California Buckwheat

I’ve made more photos in May than in April (which is mainly due to the experimentation with a tilt/shift lens), and picking the photo of the month wasn’t that easy. In the end, I picked this macro photo of California Buckwheat flowers because it marks the start of a long-term photography project that I want to pursue: Chaparral Plant Portraits.

Macro photo of an opened solitary bud of a California Buckwheat
California Buckwheat, Black Mountain Open Space Preserve, San Diego, CA. May 2015.
Photo of the Month, May 2015 – click to open in my store (special promotional pricing).

It began with this photo of Buckwheat which I made during one of my morning walks with Toni. When I zoomed in to that photo at home and discovered all the tiny little details, I wanted to see more of that and make a macro photo. From there I moved on to the flowers of other plants in the chaparral, and slowly the idea was growing.

My goal is now to photograph all major and native plants of the chaparral community in the next 12 months or so. We’re at the end of our wet season right now and into our dry season, so for the next five or six months I’ll have enough time to practice. :) I want to cover all aspects of the plants, except for their roots – flowers, stems, fruits, fresh leaves, mature leaves, leaf litter, dry plant in summer, fresh growth in the wet season.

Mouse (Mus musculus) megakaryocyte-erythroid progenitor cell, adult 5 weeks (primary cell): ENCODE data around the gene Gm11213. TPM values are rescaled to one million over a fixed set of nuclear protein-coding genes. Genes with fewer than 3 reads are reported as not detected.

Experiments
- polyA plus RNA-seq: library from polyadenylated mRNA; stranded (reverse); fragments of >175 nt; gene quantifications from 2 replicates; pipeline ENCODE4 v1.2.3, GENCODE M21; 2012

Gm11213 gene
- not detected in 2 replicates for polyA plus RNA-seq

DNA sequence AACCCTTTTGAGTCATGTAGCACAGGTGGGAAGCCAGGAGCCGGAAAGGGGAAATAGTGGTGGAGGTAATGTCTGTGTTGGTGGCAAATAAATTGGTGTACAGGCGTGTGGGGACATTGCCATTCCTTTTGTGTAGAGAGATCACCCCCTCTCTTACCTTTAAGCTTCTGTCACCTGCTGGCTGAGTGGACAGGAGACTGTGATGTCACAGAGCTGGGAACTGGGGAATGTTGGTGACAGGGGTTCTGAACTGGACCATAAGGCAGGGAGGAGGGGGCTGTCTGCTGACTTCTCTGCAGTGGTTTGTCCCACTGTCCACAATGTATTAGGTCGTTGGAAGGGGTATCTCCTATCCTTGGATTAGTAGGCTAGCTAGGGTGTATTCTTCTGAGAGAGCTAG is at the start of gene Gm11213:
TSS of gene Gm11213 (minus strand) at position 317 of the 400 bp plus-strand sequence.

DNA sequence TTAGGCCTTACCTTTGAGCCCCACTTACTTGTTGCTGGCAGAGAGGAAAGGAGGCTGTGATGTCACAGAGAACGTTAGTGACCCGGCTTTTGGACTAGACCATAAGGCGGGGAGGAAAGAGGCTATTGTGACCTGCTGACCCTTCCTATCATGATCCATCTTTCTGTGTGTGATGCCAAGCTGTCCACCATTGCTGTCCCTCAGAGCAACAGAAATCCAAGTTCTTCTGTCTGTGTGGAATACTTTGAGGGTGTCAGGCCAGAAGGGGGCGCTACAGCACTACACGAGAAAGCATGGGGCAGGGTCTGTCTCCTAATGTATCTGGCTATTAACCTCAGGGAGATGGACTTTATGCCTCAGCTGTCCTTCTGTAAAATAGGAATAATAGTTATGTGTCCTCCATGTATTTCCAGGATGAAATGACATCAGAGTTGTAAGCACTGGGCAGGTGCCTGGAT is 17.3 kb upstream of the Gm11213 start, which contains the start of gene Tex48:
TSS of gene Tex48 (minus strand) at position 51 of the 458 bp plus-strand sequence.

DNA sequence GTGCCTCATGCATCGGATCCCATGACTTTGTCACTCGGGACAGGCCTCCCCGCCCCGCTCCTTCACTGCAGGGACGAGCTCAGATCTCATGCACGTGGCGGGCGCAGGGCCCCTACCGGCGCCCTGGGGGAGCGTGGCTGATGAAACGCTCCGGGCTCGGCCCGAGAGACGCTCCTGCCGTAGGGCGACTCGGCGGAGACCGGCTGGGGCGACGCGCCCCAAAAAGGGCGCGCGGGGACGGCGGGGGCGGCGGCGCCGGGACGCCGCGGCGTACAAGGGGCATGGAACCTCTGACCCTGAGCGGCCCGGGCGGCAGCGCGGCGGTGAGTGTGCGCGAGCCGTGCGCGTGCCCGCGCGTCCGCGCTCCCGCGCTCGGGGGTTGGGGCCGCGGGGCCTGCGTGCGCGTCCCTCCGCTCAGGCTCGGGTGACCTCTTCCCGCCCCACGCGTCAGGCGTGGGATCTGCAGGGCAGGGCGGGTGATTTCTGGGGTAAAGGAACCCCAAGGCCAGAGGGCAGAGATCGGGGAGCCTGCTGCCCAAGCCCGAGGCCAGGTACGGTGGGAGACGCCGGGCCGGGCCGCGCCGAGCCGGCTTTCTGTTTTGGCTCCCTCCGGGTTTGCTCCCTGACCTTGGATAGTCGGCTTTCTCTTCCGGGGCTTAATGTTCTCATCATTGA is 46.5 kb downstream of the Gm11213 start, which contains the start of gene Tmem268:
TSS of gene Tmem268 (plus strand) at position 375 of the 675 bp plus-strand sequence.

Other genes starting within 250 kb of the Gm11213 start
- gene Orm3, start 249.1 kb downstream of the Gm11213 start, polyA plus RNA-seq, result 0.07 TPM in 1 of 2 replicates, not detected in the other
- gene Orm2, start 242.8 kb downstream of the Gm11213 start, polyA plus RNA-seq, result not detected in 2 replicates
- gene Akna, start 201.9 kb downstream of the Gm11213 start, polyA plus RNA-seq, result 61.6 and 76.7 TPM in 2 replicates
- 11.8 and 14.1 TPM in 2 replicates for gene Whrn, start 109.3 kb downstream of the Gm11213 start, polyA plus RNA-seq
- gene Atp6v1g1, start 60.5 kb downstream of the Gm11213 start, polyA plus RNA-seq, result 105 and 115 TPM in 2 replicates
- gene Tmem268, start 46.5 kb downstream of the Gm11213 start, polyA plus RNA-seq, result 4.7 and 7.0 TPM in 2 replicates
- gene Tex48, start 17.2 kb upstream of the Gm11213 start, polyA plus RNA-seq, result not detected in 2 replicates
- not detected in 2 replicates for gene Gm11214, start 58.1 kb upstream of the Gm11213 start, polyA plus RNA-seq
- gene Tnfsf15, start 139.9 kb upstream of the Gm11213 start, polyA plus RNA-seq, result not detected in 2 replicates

I figured that wildflowers will always get enough attention anyway, because they’re colorful and pretty to look at so primarily, I want to focus on the large and medium size shrubs in the chaparral instead. Besides Buckwheat, this includes Chamise, Manzanita, Toyon, Sugarbush, Redshank, Mountain Mahogany, and many more.

I’ve almost completed the photos and selection for Laurel Sumac and California Buckwheat – both plants are around the peak of their bloom right now (depending on the elevation and location), which makes them excellent first candidates for this project. The macro photo of the California Buckwheat flower cluster above is one of the results. The solitary open flower is only ~3 mm across in reality.

I will create a new portfolio category “Chaparral Plant Portraits” and each plant will get its own portfolio gallery. I’ll keep you updated about my progress in my monthly update posts. The monthly update for what else was going on in May will be out in one or two days. Stay tuned!

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8 Responses

    1. The fun actually needs quite a bit of planning to be there in time when the season is right. Also, I found that just going out there and starting to make photos turns into chaos real soon. I’ve begun to get out with the goal to make photos of just one specific plant per day, much easier to stay focused on what photos I actually want to get. :)

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